Even a Jewish-sounding name could be cause for discrimination. With this agreement, the siblings Erich (1888–1944) and Ursula Loevy (1897–1972) chose to be adopted by Bernhard Gloeden, a grammar school teacher and family friend. The 1918 adoption agreement expressly excludes manufacturer Siegfried Loevy's two adult children from any inheritance.
Protection against Prejudice
Their sole purpose in going through with the adoption, to which their biological parents consented, was to obtain a non-Jewish sounding name. They were motivated by the daily discrimination in society and professional life, which was often provoked by having a name that revealed their Jewish heritage.
The Tradition of Jewish Name Changes
There was a long tradition of Jews changing their names, but this was subject to especially restrictive treatment by the authorities, who almost always rejected the applications. Under a 1903 law, even those Jews who had converted to the Christian faith were required to keep their old names so that their Jewish origins would remain in evidence after baptism. This legislation not only reflected the common accusation that Jews wanted to "sneak into" German society, but also cast doubt on the converts' real reasons for baptism. Adoption was one way to overcome these antisemitic administrative practice – as with Erich and Ursula Loevy, now Gloeden, both of whom were baptized as children. But in many cases, adoptions were also viewed as "feigned" and declared invalid.
The Nuremberg Race Laws of 1935
During the era of Nazi rule – and particularly in the wake of the 1935 Nuremberg Race Laws – adoptions, name changes, and baptism usually no longer protected Jews against antisemitic persecution. Ursula Gloeden, now Schroeter by marriage, survived thanks to her non-Jewish husband who refused to divorce his wife despite being threatened.
A Double Life under National Socialism
Her brother Erich Gloeden, having completed his doctorate in architecture, remained safe with his assumed name for a long time under the Nazis and was conscripted into the Todt Organization in fall 1939. During this period, he lived a double life: while working for the Nazis, Erich Gloeden became a fervent Zionist and hid Jewish friends in his apartment. General Lindemann, a conspirator in the plot on Hitler's life of 20 July 1944, took refuge from the Gestapo's manhunt at the home of Erich and his wife Liselotte Gloeden. But he was betrayed and arrested on 3 September 1944 along with the Gloedens. Two months later, Erich and Liselotte Gloeden were executed at Plötzensee prison.
|Title||Adoption contract between Bernhard Gloeden and Erich and Ursula Loevy|
|Location and year of origin||Berlin, 20 July 1918|
|Medium||Ink, paper, stamp-pad ink|
|Dimensions||30 x 21 cm|
|Acquisition||Gift of Petra Aas and Monika Schroeter|
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Selected Objects: Archive (10)
Browse selected archival holdings online from the eighteenth century through the post-war period. Personal and official documents speak to the life of a nineteenth-century journeyman, early modern merchant rights, desperate attempts to emigrate during Nazi rule, and much more.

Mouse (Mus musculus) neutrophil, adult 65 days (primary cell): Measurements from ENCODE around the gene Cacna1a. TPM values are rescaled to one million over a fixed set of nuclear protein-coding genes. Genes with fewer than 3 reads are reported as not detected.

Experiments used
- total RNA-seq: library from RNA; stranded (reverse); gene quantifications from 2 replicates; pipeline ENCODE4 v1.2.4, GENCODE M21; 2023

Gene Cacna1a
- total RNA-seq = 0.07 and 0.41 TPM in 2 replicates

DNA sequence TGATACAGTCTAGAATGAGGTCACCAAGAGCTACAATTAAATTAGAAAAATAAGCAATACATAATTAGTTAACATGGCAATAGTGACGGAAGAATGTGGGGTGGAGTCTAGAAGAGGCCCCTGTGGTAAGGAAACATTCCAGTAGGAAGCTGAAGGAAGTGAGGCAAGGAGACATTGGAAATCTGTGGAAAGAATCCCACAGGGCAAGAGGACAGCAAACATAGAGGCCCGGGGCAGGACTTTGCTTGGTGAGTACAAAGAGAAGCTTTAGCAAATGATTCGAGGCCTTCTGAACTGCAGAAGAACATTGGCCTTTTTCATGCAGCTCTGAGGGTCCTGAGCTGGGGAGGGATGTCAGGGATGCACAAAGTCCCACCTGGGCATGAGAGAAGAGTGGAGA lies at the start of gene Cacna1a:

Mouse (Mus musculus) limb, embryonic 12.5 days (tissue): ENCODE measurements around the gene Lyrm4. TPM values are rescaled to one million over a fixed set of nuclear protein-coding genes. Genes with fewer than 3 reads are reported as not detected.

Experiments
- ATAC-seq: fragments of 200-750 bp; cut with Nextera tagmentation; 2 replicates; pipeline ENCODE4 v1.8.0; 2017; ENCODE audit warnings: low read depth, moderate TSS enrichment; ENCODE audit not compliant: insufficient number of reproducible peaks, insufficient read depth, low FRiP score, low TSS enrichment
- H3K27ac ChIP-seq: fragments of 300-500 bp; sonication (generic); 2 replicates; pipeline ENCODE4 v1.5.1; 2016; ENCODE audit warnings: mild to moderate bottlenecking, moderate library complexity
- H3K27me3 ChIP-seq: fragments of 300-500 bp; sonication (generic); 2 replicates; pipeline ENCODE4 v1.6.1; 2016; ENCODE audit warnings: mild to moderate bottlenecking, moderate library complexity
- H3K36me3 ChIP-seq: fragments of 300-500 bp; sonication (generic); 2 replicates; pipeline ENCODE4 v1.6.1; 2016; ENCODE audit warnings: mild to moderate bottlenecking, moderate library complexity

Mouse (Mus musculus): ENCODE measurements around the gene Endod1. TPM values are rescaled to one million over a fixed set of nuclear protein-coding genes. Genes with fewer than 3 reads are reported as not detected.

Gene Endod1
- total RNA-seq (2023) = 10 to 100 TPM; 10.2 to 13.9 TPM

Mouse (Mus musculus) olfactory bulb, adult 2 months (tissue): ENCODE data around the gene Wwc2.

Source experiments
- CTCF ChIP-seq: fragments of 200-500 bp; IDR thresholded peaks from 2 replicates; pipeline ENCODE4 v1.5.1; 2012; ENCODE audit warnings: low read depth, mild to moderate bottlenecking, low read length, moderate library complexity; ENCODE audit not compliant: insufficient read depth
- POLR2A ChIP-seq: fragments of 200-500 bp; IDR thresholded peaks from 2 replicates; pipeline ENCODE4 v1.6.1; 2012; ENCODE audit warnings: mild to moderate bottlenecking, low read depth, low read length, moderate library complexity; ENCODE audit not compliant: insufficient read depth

Adoption contract Gloeden and Loevy
Even a Jewish-sounding name could be cause for discrimination. So the siblings Erich and Ursula Loevy chose to be adopted by Bernhard Gloeden, a grammar school teacher and family friend.
A desperate letter to their son in Sweden
“As long as we are still here, we will write to you every third day,” wrote Paul and Sophie Berliner to their son, Gert, who was living in Stockholm, on 6 November 1941.
Martin Riesenburger’s Service Card
A provisional document from February 1953 certified that Martin Riesenburger was a rabbi responsible for pastoral care in East Berlin prisons.
Index cards from the British Army
Thousands of German emigrants fought against Germany in the British Army during the Second World War. In case of capture, they had to change their names, as these index cards document.
Frieda Neuber's Leather Pouch
Shortly before being deported to Theresienstadt, Frieder Neuber gave this leather pouch to her niece. The letters inside it document her desperate attempts to leave the country.
In February 2002, workers renovating a house discovered a burlap sack filled with papers and personal items when they opened up a section of the ceiling. The house had been owned by Jews from 1775 to 1939.
Red Cross Letter to Emmy Warschauer
After the outbreak of the Second World War, the aid organization’s message service gave emigrants a way to contact relatives in Germany. That’s how Emmy Warschauer received confirmation that her daughter was alive.
Journeyman’s Book Belonging to the Shoemaker Leopold Willstätter
Leopold Willstätter traveled around southwest Germany and France as a journeyman from 1836 to 1843. The journeyman's book with a precise description of him also served as a form of identification.
Letter of Protection for the Jews of Ichenhausen
Until the nineteenth century, the residence and trading rights of Jews in the German territories were defined in letters of protection (Schutzbriefe), which had to be purchased.
Siegfried Leopold’s Get for His Wife Resi
According to Jewish law, a marriage is only annulled when a bill of divorce is drawn up and presented by the husband to his wife.
Documents about the lives and fates of German Jews and Jewish families from Germany
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